Pro-choice Sports Writer Jenkins Slams NOW for Trying to Scuttle Pro-life Tebow Ad
Forget six more weeks of winter. It's possible Hell has frozen over.
In the Groundhog Day edition of the Washington Post, liberal, pro-choice sports columnist Sally Jenkins took direct aim at the National Organization for Women (NOW) for its campaign to keep a pro-life ad featuring Florida Gators quarterback Tim Tebow and his mother from airing during Sunday's Super Bowl.
Jenkins slammed NOW, mocking it as one of the few "Dwindling Organizations of Ladies in Lockstep" (DOLL) that is coming off more "pro-abortion" than pro-choice with its anti-Tebow crusade (emphasis mine):
I'll spit this out quick, before the armies of feminism try to gag me and strap electrodes to my forehead: Tim Tebow is one of the better things to happen to young women in some time. I realize this stance won't endear me to the "Dwindling Organizations of Ladies in Lockstep," otherwise known as DOLL, but I'll try to pick up the shards of my shattered feminist credentials and go on.
As statements at Super Bowls go, I prefer the idea of Tebow's pro-life ad to, say, Jim McMahon dropping his pants, as the former Chicago Bears quarterback once did in response to a question. We're always harping on athletes to be more responsible and engaged in the issues of their day, and less concerned with just cashing checks. It therefore seems more than a little hypocritical to insist on it only if it means criticizing sneaker companies, and to stifle them when they take a stance that might make us uncomfortable.
I'm pro-choice, and Tebow clearly is not. But based on what I've heard in the past week, I'll take his side against the group-think, elitism and condescension of the "National Organization of Fewer and Fewer Women All The Time." For one thing, Tebow seems smarter than they do.
Tebow's 30-second ad hasn't even run yet, but it already has provoked "The National Organization for Women Who Only Think Like Us" to reveal something important about themselves: They aren't actually "pro-choice" so much as they are pro-abortion. Pam Tebow has a genuine pro-choice story to tell. She got pregnant in 1987, post-Roe v. Wade, and while on a Christian mission in the Philippines, she contracted a tropical ailment. Doctors advised her the pregnancy could be dangerous, but she exercised her freedom of choice and now, 20-some years later, the outcome of that choice is her beauteous Heisman Trophy winner son, a chaste, proselytizing evangelical.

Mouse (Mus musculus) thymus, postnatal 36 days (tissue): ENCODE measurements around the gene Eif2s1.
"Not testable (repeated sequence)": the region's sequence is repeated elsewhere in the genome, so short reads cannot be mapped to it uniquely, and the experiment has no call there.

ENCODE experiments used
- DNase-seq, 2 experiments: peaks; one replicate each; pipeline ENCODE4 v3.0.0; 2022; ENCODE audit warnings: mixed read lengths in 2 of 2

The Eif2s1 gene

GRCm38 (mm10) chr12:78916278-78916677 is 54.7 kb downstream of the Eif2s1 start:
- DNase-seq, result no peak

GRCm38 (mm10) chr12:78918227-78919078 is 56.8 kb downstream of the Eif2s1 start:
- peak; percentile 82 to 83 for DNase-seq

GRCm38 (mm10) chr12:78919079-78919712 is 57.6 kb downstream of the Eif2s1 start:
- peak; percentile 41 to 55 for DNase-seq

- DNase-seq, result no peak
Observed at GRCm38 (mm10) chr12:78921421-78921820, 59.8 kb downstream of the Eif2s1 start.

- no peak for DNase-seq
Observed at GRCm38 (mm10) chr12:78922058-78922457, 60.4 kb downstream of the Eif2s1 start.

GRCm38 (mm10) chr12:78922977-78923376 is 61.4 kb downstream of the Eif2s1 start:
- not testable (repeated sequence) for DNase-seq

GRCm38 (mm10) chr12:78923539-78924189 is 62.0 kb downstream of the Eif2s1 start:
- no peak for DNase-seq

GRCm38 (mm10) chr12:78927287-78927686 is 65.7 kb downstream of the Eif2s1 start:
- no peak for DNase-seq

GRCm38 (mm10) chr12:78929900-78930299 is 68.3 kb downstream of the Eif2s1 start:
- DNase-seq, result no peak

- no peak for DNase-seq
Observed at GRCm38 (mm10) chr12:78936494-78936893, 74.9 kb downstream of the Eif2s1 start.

Pam Tebow and her son feel good enough about that choice to want to tell people about it. Only, NOW says they shouldn't be allowed to. Apparently NOW feels this commercial is an inappropriate message for America to see for 30 seconds, but women in bikini selling beer is the right one. I would like to meet the genius at NOW who made that decision. On second thought, no, I wouldn't.
In a less direct manner, Jenkins later directed some fire at her sportswriter colleagues for their befuddlement -- perhaps even chagrin -- at Tebow's aim to abstain from sex until he's married (emphasis mine):
You know what we really need more of? Famous guys who aren't embarrassed to practice sexual restraint, and to say it out loud. If we had more of those, women might have fewer abortions. See, the best way to deal with unwanted pregnancy is to not get the sperm in the egg and the egg implanted to begin with, and that is an issue for men, too -- and they should step up to that.
"Are you saving yourself for marriage?" Tebow was asked last summer during an SEC media day.
"Yes, I am," he replied.
The room fell into a hush, followed by tittering: The best college football player in the country had just announced he was a virgin. As Tebow gauged the reaction from the reporters in the room, he burst out laughing. They were a lot more embarrassed than he was.
"I think y'all are stunned right now!" he said. "You can't even ask a question!"
That's how far we've come from any kind of sane viewpoint about star athletes and sex. Promiscuity is so the norm that if a stud isn't shagging everything in sight, we feel faintly ashamed for him.